`The efficacy of this agreement shall not be effected [sic] adversely, whether or not it is filed in such proceedings, but it shall continue to be, and maintained at all times to be, a binding and final agreement between the parties.'”
110 Ariz. at 426, 427, 520 P.2d at 298, 299
However, notwithstanding the implication created by the above-quoted language that the only remedy left to the ex-wife was an independent action on the non-merged contract, the supplemental opinion in Ruhsam proceeded to again affirm the trial court’s judgment, a result which can only be justified as a holding that the post-majority support provisions in the original divorce judgment, even though based upon a non-merged agreement, were directly enforceable “as other judgments for debt” in the supplementary proceedings in the divorce action, without any necessity for obtaining
a new judgment through the filing of an independent action on the non-merged contract.
Faced with the foregoing, this Court in its opinion in Savage v. Thompson, supra, opted to follow what we considered to be the verbalized holding in the supplemental opinion in Ruhsam, rather than that which could be inferred from the result, and we therefore held that even though a divorce judgment might contain contractually based provisions requiring post-majority support payments, such judgment provisions would be unenforceable because the maximum relief available in the divorce proceedings would be enforcement to the age of majority. We now conclude that our interpretation of Ruhsam was erroneous, and that contractually based provisions for post-majority support in a divorce judgment are enforceable “as other judgments for debt”. To conclude otherwise would require that we not only ignore the result
reached in Ruhsam, but also that we presume that the Ruhsam
court meant to overrule, without expressing any intent to do so, its prior opinion in Genda v. Superior Court, 103 Ariz. 240, 439 P.2d 811 (1968), which did allow the direct enforcement of such a judgment.
In Genda v. Superior Court, supra, the Arizona Supreme Court was faced with a situation where the parties had an agreement, incorporated in a judgment, which provided that the support payments were to continue for the youngest son past the age of majority if he were unable to support himself. Although the actual circumstances of that case were particularly compelling, in that the child was physically and mentally infirm, the court did not limit its holding to cases in which that circumstance existed.
The holding and discussion in Genda are enlightening:
“The general rule is that a court in a divorce or separation suit is without power to provide for the support of, or aid to, an adult child of the parties, or to continue a provision for support after a child attains his majority. Annotation, 162 A.L.R. 1084. See, also, McVey v. McVey, 60 Ariz. 380, 137 P.2d 971 (1943).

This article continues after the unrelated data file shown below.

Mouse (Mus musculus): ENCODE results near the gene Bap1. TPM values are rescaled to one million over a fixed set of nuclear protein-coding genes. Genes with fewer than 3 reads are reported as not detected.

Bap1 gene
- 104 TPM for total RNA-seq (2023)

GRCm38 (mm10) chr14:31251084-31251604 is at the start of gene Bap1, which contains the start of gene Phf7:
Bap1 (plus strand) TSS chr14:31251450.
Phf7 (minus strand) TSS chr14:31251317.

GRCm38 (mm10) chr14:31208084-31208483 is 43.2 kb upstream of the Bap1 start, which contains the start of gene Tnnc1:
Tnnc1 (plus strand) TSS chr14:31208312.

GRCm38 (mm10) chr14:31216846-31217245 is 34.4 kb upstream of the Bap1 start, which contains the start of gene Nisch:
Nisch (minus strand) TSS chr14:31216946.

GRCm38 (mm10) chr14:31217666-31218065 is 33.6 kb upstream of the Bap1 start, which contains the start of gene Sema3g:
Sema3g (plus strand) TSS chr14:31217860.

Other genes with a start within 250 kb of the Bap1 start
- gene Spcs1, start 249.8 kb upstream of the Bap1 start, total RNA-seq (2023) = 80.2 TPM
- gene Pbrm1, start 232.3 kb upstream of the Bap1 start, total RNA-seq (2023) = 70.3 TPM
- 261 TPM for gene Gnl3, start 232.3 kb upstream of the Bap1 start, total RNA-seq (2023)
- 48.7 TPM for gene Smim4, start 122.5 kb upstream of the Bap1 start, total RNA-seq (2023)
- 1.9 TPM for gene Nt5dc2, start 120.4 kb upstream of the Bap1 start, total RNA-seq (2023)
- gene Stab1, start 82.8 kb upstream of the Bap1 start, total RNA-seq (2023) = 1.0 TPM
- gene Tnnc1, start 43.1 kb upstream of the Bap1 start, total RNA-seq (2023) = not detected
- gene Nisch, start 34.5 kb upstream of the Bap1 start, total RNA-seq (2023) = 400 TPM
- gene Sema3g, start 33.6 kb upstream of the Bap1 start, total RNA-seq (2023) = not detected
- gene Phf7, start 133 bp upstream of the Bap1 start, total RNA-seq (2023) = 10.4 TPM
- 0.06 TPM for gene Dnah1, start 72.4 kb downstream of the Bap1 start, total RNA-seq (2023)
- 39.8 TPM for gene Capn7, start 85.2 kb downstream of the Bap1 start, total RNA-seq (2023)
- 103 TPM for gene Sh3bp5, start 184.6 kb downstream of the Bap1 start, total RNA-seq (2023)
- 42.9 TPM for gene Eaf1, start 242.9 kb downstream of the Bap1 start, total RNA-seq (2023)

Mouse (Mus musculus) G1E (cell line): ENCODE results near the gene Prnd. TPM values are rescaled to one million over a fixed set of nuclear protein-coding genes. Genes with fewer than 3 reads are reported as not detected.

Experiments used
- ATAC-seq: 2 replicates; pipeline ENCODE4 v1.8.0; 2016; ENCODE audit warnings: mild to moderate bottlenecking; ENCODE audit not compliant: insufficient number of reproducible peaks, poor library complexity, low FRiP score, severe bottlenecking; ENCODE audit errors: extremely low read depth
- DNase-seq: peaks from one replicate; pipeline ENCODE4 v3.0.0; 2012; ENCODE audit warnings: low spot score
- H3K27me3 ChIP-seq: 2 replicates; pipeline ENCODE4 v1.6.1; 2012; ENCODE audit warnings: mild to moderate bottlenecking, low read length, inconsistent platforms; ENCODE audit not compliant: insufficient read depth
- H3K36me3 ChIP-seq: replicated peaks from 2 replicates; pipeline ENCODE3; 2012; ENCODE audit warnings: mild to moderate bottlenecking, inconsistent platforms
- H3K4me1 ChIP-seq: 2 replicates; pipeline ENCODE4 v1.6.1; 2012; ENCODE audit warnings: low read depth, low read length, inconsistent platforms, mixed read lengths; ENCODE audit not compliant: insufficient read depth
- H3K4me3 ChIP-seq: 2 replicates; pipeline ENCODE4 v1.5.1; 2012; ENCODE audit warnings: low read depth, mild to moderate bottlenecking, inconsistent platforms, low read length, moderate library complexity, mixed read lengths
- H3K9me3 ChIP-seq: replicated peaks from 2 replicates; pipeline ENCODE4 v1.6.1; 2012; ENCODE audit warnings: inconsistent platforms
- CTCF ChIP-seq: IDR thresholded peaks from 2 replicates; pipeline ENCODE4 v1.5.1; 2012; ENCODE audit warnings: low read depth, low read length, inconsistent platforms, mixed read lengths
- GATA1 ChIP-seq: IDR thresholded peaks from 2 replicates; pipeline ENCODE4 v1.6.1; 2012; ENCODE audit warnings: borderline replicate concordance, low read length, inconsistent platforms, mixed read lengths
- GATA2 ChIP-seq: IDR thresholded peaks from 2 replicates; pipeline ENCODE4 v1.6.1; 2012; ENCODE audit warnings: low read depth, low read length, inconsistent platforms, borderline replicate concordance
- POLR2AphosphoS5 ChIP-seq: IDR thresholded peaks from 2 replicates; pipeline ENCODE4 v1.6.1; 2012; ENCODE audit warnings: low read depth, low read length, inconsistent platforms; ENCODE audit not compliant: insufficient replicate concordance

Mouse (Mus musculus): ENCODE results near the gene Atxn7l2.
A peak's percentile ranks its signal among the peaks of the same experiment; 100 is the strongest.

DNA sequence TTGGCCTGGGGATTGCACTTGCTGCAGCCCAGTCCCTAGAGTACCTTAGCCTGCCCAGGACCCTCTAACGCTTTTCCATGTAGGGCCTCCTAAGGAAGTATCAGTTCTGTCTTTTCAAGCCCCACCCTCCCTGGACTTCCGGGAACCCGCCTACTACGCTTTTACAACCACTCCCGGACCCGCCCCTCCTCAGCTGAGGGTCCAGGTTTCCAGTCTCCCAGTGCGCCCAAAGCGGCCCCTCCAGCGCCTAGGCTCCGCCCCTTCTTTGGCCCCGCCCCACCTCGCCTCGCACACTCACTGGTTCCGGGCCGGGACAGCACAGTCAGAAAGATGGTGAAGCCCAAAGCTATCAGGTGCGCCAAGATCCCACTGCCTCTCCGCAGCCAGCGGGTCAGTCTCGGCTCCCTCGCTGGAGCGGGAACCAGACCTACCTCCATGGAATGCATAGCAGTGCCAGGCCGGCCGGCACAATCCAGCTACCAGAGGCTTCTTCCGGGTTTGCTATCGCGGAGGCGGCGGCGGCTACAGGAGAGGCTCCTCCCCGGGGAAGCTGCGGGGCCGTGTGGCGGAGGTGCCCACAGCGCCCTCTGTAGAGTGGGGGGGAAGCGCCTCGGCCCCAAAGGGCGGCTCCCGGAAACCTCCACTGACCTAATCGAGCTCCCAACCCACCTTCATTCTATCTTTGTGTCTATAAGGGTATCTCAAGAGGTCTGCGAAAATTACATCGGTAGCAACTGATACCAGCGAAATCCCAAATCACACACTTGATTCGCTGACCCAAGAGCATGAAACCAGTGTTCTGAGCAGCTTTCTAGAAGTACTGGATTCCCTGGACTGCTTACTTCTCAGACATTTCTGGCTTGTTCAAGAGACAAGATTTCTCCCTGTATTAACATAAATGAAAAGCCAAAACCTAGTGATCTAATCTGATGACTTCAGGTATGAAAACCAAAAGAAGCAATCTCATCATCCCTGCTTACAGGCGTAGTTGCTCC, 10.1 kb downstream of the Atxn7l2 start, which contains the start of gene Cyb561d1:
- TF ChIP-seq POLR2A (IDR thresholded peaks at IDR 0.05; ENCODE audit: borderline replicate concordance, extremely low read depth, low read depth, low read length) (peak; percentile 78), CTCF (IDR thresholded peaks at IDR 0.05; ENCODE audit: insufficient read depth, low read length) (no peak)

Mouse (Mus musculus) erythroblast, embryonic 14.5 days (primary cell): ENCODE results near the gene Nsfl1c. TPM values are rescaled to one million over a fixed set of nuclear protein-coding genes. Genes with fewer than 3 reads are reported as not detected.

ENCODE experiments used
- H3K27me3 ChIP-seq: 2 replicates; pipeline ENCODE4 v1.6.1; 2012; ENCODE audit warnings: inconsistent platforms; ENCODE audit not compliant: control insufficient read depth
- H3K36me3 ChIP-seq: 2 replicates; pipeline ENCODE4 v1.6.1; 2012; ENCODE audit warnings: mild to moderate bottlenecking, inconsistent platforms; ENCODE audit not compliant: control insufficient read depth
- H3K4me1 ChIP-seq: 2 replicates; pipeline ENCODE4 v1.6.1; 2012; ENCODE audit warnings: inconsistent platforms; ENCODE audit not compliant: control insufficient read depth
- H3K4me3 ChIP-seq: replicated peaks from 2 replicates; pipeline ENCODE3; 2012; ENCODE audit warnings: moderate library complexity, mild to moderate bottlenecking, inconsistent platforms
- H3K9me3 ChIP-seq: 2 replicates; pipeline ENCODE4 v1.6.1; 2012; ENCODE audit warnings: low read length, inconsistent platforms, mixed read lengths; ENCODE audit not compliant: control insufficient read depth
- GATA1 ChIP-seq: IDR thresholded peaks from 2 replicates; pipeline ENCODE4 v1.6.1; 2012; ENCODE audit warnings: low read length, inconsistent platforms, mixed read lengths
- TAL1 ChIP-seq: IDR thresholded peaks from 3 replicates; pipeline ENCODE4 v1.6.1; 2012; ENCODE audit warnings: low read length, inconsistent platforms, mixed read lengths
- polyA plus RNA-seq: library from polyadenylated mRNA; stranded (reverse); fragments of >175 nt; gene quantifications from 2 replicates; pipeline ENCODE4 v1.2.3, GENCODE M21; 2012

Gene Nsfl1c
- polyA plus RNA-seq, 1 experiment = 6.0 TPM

“Even in those cases where the adult child is physically or mentally incapacitated to provide for his own maintenance, the authorities quite consistently hold that the equity court in a divorce action or supplemental proceeding is without authority to provide for such adult child’s support, in the absence of statutory authority or contract.
[Citations omitted].” (Emphasis added).
“Without belaboring this opinion with the many factual situations presented in other jurisdictions, our conclusion is that the trial court here in a proceeding supplemental to the original divorce action, had jurisdiction to hear the matter. Our decision is based upon the contractual agreement of the parties rather than upon any statutory provisions authorizing such jurisdiction. Indeed, the jurisdiction of the superior court to dissolve a marriage extends only to `make * * * provision for the minor children * *.’
* * * * * *
“Having incorporated the agreement of the parties into the divorce decree, the jurisdiction of the superior court continued to enforce the decree and to do full and complete justice between the parties.
“The judgment of the Superior Court was that `it lacks jurisdiction in this matter at the present time,’ and in her motion for rehearing to the Court of Appeals petitioner concluded by stating that `all we ask is that this Court tell the lower court it had jurisdiction to decide
the case before it.’ Our conclusion is that the lower court did have jurisdiction; that its jurisdiction did not terminate when Ned Genda attained the age of twenty-one by reason of the contractual agreement which was incorporated into the decree of divorce.”
(Emphasis added). 103 Ariz. at 243, 244; 439 P.2d at 814, 815.